News / Middle East

US Concerns Grow Over Possible Israeli Strike on Iran

Iranian students form a human chain around the Isfahan Uranium Conversion Facility in support of Iran's nuclear program, just outside the city of Isfahan, 410 kilometers (255 miles) south of the capital Tehran, Iran, Nov. 15, 2011 (file photo).
Iranian students form a human chain around the Isfahan Uranium Conversion Facility in support of Iran's nuclear program, just outside the city of Isfahan, 410 kilometers (255 miles) south of the capital Tehran, Iran, Nov. 15, 2011 (file photo).
Gary Thomas

Talk of a possible attack on Iranian nuclear facilities is again rumbling in Tehran, Jerusalem, and Washington. Israel is reported to be increasingly anxious about Iran's suspected nuclear weapons program and at least one U.S. official is reported to be warning that an Israeli attack is not far off.

US Secretary of Defense Leon Panetta at the Pentagon, in Arlington, Virginia, January 5, 2012 (file photo).
US Secretary of Defense Leon Panetta at the Pentagon, in Arlington, Virginia, January 5, 2012 (file photo).

Israeli Defense Minister Ehud Barak says the world is running out of time to stop Iran from becoming a nuclear weapons power.  U.S. Defense Secretary Leon Panetta is reported to believe Israel could launch strikes on Iranian nuclear facilities within the next five months.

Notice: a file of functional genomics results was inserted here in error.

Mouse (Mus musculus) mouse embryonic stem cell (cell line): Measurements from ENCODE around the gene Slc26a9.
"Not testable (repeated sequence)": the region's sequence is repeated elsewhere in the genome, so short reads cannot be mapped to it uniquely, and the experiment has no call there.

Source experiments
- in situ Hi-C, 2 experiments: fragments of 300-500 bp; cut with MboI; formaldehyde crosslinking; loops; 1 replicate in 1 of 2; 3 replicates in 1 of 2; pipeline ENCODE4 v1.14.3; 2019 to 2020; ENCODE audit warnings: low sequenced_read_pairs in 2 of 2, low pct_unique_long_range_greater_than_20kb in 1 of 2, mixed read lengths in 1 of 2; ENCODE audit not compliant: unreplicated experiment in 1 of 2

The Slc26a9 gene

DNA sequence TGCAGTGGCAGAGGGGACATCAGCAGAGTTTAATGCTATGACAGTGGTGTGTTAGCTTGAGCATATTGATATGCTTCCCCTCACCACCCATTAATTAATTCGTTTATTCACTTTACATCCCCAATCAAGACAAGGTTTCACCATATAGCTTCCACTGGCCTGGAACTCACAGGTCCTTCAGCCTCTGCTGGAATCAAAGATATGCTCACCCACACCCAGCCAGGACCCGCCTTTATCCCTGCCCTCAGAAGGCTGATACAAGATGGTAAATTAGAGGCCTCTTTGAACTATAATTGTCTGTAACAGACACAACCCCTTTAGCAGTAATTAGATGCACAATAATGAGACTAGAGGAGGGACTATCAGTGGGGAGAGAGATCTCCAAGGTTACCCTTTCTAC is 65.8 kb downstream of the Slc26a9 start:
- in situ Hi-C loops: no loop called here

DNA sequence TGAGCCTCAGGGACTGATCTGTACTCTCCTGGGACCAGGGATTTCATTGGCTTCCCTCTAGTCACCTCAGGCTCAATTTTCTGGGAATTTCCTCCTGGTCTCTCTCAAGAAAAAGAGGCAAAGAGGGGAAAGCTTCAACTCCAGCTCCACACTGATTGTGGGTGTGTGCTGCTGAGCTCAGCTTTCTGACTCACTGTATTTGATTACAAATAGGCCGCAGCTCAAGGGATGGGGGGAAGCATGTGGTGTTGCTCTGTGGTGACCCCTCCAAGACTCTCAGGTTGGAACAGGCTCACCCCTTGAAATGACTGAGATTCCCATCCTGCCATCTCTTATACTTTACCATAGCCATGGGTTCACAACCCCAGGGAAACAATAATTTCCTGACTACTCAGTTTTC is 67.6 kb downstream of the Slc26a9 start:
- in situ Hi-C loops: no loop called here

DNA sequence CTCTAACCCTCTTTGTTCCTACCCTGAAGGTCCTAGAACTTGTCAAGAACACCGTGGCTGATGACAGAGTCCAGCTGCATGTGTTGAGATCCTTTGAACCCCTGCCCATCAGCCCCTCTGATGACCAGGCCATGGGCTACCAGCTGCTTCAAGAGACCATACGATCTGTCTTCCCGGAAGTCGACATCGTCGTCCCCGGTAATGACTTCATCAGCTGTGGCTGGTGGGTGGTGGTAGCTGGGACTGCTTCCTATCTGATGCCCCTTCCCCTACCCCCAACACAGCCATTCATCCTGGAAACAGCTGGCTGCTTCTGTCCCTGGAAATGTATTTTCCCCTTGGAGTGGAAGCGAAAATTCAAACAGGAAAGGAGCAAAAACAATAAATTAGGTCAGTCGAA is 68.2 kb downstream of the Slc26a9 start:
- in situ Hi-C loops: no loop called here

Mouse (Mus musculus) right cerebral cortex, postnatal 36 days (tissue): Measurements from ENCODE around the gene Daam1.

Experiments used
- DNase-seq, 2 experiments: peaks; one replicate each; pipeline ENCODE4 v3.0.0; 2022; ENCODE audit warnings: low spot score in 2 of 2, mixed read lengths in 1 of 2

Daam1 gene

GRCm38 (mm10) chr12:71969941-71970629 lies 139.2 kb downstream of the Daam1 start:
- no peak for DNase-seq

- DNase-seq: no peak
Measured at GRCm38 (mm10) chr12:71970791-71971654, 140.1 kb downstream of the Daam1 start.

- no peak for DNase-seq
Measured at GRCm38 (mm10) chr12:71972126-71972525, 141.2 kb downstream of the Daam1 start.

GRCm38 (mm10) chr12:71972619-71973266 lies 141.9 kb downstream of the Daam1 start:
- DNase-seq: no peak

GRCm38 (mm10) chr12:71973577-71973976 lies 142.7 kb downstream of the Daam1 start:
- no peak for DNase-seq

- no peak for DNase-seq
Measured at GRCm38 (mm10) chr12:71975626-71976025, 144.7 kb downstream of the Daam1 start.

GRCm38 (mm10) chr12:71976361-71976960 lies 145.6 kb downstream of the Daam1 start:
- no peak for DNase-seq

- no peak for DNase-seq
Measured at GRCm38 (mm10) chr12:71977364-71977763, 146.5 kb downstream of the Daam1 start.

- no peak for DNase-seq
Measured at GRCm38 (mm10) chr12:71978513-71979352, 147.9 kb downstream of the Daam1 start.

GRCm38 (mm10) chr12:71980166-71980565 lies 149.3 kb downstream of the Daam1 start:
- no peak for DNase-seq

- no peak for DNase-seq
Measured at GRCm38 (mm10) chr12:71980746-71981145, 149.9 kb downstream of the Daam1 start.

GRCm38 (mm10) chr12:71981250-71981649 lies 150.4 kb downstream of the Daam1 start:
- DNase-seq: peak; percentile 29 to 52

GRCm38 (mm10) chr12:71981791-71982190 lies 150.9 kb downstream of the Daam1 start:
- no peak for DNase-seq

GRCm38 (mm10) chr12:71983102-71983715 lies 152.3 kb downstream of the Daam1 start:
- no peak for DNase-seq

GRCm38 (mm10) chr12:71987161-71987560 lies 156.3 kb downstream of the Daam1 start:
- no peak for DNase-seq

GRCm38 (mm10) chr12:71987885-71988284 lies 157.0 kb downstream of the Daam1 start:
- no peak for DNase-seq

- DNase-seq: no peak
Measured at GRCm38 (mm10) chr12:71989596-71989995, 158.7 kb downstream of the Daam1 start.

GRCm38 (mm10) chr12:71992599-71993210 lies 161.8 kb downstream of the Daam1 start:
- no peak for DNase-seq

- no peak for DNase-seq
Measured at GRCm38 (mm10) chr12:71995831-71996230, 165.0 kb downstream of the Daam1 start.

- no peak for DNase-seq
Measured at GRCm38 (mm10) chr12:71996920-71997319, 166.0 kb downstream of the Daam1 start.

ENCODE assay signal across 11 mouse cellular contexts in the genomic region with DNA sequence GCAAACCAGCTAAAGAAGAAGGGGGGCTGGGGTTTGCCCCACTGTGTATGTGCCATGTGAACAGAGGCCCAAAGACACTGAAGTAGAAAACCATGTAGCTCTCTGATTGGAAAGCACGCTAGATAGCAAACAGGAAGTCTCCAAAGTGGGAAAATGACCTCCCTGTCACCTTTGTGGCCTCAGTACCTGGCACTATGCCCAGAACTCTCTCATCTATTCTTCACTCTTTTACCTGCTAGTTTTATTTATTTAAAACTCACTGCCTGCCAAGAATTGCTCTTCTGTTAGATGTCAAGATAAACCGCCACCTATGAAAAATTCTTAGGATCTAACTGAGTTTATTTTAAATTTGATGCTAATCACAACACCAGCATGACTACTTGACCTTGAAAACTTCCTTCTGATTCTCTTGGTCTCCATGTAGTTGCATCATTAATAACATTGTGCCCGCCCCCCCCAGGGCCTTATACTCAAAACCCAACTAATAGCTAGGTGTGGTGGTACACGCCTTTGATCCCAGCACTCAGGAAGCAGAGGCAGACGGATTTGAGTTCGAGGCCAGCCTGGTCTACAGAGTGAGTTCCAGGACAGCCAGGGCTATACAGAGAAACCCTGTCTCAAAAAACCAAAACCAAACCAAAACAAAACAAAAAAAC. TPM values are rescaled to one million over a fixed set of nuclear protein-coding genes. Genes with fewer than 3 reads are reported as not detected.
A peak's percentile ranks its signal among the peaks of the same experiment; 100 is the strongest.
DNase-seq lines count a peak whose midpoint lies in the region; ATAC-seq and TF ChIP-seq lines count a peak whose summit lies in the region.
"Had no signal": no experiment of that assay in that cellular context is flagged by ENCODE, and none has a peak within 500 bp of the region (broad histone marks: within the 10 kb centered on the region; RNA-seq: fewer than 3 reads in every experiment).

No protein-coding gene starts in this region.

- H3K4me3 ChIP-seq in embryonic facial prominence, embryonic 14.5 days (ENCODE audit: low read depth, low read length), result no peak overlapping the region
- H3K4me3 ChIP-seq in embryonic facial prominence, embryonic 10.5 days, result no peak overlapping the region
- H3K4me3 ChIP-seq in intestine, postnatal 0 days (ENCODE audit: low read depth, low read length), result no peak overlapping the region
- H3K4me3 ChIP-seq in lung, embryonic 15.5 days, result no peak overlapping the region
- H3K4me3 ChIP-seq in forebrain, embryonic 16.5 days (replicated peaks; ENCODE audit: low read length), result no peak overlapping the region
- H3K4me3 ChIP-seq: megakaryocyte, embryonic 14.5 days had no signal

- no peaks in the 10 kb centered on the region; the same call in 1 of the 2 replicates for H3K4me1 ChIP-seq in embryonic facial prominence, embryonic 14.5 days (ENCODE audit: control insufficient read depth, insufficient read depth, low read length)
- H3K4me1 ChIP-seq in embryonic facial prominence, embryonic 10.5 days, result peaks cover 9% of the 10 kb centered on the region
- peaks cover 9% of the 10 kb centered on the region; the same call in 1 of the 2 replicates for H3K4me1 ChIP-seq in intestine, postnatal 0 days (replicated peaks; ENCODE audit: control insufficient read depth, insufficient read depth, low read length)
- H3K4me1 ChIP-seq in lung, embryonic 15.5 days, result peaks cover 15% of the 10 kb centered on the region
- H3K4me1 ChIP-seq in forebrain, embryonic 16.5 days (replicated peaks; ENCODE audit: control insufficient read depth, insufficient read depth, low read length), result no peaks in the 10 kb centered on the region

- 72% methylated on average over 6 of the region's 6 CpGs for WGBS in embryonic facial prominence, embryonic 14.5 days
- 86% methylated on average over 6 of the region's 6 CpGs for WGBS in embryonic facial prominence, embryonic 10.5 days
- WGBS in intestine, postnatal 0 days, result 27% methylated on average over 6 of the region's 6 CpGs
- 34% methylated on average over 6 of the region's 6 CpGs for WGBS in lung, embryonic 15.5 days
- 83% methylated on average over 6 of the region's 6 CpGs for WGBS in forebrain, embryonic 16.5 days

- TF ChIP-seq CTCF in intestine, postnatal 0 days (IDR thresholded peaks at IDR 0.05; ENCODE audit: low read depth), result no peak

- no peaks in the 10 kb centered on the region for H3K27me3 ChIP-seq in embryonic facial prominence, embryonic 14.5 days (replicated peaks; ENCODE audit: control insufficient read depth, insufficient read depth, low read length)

Iranian officials deny any intention to build nuclear weapons and Supreme Leader Ali Khamenei warned Friday Iran will retaliate in full force if its nuclear facilities are attacked.

But there are differences between the U.S. and Israel over how to deal with the situation. 
A 2007 U.S. National Intelligence Estimate on Iran - the highest collective judgment of all U.S. intelligence agencies - said that while Iran was making technical advances, it had not yet committed to actually assembling nuclear weapons.

In a 2009 VOA interview, then-CIA Director Leon Panetta predicted Iran could have a nuclear bomb sometime between 2010 and 2015, but had not yet decided whether to take that final step.

"Well, our view is and our intelligence is that while they are proceeding to develop a nuclear capability in terms of power and low-grade uranium that there's still very much a debate going on within Iran as to whether they should proceed further," Panetta said at the time.

Iran Intelligence Revised

A revised intelligence estimate last year came to the same conclusion about Iran's nuclear program, U.S. officials said.

"They (the Iranians) are certainly moving on that path, but we don't believe they've actually made the decision to go ahead with a nuclear weapon," James Clapper, the Director of National Intelligence, told a congressional committee on Tuesday.

But the view is very different in Jerusalem, where Iran's nuclear program is seen as a threat to Israel's very existence.